Ms. Irena Križman has been a member of the International Association for Official Statistics (IAOS) Executive Committee and served as the IAOS President between 2009 and 2011. She began her career and interest in official statistics in what was then Yugoslavia’s Republic of Slovenia, and now is the independent country of Slovenia, in the Statistical Office of the Republic of Slovenia (SURS).2 She has a B.Sc. in sociology from the University of Ljubljana’s Faculty of Social Science (1975) and an M.S. in Management of Non-Profit Organizations also from the University of Ljubljana.
At SURS, Irena has held many different managerial positions from Head of department to Deputy Director General (1987–2003) and Director General SURS from 2003 to 2013. During the accession process of Slovenia to the European Union she was leading the preparation of the statistical legislation and programming tools and the development of social classification (occupations, education and social status) and other statistical infrastructure. Under her leadership, SURS has developed an excellent cooperation with other data producers including the National Central Bank and with important stakeholders such as academia, media, and policy makers.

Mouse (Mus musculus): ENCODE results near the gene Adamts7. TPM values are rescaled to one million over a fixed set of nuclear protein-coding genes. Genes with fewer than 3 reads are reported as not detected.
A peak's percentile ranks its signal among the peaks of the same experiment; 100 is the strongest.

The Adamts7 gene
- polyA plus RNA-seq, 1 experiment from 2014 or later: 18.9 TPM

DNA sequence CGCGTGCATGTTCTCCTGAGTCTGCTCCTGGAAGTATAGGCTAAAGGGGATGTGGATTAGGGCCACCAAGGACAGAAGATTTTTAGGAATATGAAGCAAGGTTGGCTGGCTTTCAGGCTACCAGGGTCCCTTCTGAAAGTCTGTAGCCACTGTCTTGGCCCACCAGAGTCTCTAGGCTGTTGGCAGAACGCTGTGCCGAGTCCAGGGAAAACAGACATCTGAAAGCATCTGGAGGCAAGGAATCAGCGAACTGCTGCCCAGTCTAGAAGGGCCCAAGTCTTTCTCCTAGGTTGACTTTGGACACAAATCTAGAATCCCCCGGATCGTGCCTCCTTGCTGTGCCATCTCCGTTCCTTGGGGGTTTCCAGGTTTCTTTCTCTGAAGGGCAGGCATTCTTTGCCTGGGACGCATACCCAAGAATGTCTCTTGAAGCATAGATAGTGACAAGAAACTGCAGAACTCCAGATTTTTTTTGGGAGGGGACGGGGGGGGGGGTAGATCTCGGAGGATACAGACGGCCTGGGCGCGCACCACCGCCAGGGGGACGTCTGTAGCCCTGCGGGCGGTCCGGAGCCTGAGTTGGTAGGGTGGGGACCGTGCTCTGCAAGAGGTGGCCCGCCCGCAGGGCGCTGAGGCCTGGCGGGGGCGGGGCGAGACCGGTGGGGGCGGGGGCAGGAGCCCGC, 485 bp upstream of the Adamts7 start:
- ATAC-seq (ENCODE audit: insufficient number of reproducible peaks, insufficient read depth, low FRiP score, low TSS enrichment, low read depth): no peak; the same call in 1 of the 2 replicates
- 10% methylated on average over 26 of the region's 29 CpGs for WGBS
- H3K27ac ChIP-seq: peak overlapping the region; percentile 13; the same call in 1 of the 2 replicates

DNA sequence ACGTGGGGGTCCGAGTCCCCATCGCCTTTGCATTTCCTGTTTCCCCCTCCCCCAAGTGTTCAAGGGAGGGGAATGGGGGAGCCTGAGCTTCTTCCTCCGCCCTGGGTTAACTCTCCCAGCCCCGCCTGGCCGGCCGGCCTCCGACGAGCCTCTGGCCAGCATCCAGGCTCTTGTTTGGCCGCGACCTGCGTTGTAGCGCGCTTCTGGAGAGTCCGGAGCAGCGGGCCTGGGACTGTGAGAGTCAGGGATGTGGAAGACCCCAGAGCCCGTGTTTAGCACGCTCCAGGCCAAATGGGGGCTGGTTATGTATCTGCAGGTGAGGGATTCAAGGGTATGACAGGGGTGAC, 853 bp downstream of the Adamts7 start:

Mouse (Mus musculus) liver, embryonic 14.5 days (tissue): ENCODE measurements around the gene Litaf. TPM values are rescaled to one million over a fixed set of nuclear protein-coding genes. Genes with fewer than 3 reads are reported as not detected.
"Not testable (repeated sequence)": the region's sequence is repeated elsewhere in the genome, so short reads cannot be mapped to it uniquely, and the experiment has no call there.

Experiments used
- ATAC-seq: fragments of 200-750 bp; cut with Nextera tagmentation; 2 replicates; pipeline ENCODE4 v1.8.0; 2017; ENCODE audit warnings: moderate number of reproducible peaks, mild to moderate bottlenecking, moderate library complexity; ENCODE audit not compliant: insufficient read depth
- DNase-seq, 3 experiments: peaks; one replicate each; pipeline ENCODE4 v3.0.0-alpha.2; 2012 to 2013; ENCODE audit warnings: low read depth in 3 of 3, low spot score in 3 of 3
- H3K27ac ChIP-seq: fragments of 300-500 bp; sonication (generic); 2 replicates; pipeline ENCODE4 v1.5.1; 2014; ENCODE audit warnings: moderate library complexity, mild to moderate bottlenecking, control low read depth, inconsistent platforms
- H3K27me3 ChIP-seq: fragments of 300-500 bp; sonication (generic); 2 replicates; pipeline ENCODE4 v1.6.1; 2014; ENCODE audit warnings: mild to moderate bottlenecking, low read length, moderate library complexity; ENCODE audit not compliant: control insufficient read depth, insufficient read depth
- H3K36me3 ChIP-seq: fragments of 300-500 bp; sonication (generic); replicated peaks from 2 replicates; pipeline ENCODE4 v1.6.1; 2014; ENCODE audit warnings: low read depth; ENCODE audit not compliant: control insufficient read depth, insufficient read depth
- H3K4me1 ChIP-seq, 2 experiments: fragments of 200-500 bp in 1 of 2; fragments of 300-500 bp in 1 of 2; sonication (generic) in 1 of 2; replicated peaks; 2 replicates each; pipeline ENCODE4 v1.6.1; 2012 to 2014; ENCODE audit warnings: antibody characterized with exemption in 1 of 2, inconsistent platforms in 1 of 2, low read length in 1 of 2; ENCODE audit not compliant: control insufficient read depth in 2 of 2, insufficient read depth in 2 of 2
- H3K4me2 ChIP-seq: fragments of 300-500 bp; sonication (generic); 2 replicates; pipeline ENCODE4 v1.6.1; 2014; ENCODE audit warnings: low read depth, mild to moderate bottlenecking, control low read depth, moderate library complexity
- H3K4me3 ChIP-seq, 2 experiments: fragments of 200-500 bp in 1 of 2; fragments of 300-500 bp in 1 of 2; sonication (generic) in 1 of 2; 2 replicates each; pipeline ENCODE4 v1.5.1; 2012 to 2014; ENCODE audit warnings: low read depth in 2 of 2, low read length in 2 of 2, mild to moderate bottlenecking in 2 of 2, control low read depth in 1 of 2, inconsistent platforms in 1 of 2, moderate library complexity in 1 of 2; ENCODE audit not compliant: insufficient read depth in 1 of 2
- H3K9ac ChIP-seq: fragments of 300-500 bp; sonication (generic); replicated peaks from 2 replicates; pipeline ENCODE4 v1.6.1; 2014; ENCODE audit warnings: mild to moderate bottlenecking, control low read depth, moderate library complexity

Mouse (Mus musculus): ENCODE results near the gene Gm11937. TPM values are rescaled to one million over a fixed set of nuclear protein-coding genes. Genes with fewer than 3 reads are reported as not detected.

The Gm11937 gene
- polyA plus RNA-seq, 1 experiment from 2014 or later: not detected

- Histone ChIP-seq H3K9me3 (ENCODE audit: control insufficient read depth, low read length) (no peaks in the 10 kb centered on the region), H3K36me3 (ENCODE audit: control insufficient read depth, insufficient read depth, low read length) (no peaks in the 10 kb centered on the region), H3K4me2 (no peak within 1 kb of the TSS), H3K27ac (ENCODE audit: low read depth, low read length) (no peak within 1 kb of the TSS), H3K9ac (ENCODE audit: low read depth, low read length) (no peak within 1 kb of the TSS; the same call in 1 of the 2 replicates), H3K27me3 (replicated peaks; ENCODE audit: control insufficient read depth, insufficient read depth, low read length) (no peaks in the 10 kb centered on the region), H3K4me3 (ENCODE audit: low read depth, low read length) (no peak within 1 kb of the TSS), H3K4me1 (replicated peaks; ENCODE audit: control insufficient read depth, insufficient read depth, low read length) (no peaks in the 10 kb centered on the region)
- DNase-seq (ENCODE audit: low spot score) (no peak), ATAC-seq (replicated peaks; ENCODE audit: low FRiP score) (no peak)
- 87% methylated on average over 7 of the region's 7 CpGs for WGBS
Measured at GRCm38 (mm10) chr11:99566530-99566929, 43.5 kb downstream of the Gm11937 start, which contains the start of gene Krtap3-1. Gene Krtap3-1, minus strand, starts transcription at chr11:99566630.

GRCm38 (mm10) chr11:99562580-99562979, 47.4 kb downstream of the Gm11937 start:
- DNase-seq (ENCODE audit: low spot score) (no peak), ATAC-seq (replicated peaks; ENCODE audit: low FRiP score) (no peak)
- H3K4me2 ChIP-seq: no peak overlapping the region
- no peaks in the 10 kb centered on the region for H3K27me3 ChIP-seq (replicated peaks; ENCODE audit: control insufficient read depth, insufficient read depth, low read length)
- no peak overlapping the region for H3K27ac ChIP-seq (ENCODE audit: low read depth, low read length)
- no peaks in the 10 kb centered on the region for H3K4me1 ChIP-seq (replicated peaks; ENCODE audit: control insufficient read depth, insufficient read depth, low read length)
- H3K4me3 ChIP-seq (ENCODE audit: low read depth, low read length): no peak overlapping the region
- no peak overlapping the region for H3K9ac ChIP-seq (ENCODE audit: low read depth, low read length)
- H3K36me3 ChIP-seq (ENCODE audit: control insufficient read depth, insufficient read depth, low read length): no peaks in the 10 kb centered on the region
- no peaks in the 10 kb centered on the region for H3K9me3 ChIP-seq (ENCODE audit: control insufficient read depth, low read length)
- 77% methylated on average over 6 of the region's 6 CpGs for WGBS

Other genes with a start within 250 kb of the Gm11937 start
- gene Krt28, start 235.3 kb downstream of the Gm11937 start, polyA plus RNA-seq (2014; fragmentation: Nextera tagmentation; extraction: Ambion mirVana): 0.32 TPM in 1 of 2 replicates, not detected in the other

As Director General of the SURS, Irena was in charge of designing, planning and implementing EU regulations and the Euro and OECD standards in the Slovene official statistics. Furthermore, Irena was directly involved in the preparation of the new version of the European Statistics Code of Practice (CoP) and the Quality Assurance Framework which set the standard for developing, producing and disseminating European statistics. Following the vision of a register-based statistical system under her leadership, Slovenia carried out the first completely register based census in 2011.